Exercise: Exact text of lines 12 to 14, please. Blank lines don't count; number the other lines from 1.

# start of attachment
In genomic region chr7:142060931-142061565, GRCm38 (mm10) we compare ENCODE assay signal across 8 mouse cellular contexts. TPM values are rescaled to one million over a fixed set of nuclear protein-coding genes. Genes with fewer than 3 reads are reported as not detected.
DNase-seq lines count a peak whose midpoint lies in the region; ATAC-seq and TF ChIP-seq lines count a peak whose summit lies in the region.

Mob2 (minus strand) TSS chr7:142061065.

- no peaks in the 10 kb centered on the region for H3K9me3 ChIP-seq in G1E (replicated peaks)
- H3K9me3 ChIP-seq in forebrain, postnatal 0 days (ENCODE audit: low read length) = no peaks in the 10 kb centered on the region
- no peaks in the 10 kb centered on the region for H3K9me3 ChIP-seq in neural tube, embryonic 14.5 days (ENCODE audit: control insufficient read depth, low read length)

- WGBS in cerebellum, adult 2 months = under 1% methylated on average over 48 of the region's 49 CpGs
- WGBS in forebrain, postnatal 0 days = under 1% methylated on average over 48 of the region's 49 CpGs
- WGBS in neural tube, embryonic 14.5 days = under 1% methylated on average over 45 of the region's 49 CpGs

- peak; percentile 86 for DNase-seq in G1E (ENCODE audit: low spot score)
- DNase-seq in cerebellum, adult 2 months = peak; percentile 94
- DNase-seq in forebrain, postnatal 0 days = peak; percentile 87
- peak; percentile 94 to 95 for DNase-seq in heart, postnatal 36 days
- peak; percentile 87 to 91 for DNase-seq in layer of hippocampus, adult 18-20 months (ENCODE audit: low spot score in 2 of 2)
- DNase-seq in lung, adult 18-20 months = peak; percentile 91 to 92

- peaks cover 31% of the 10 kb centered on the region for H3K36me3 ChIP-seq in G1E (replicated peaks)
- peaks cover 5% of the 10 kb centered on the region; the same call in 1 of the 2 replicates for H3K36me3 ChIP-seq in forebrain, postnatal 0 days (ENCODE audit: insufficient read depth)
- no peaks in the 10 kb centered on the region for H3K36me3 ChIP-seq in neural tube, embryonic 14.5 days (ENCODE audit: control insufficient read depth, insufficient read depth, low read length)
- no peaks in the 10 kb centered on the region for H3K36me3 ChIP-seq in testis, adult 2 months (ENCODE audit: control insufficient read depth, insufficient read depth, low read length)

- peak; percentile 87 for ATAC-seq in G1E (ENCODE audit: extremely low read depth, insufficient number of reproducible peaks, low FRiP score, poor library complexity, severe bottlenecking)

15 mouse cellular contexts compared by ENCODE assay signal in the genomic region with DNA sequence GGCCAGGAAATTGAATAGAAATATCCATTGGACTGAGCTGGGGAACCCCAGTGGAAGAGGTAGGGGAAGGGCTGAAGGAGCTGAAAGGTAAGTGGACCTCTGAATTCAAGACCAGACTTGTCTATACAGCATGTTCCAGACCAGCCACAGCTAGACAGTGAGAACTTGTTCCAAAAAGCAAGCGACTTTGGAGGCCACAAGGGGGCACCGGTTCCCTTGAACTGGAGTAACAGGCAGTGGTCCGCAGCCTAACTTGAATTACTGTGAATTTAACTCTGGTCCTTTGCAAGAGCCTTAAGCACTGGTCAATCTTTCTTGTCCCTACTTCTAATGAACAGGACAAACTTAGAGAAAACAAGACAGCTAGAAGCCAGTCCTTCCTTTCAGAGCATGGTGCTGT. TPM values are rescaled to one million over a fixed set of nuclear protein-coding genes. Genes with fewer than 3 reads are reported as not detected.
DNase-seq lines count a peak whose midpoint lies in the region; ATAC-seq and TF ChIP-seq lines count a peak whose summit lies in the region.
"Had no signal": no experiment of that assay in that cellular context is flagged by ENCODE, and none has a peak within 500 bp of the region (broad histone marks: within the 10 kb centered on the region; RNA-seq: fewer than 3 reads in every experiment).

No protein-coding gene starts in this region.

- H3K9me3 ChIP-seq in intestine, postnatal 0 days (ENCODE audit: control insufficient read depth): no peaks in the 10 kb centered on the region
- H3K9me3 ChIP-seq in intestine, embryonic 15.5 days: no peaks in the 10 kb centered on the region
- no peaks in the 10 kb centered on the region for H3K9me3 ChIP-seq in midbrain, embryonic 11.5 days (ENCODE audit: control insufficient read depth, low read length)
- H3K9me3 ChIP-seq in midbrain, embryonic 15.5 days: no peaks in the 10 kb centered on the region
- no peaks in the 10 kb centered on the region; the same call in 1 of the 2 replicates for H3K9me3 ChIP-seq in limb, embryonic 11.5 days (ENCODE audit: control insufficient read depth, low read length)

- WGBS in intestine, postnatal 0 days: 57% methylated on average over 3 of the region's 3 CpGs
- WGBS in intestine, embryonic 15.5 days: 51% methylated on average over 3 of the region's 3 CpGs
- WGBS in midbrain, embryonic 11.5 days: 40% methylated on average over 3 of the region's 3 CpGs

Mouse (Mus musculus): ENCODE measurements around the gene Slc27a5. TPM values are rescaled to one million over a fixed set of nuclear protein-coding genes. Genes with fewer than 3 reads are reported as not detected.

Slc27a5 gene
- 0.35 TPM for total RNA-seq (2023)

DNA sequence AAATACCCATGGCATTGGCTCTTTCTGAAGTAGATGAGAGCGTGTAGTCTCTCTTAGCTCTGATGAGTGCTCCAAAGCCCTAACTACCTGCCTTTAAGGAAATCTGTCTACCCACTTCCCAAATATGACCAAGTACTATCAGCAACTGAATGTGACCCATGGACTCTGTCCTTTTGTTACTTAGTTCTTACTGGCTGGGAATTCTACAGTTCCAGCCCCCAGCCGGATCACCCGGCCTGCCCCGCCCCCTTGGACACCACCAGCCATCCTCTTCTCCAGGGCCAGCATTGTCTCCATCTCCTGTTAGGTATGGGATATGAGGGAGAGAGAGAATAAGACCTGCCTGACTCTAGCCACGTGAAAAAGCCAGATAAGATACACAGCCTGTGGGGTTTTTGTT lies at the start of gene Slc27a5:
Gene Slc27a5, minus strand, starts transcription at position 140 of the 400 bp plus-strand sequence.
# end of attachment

- DNase-seq in forebrain, postnatal 0 days = peak; percentile 87
- peak; percentile 94 to 95 for DNase-seq in heart, postnatal 36 days
- peak; percentile 87 to 91 for DNase-seq in layer of hippocampus, adult 18-20 months (ENCODE audit: low spot score in 2 of 2)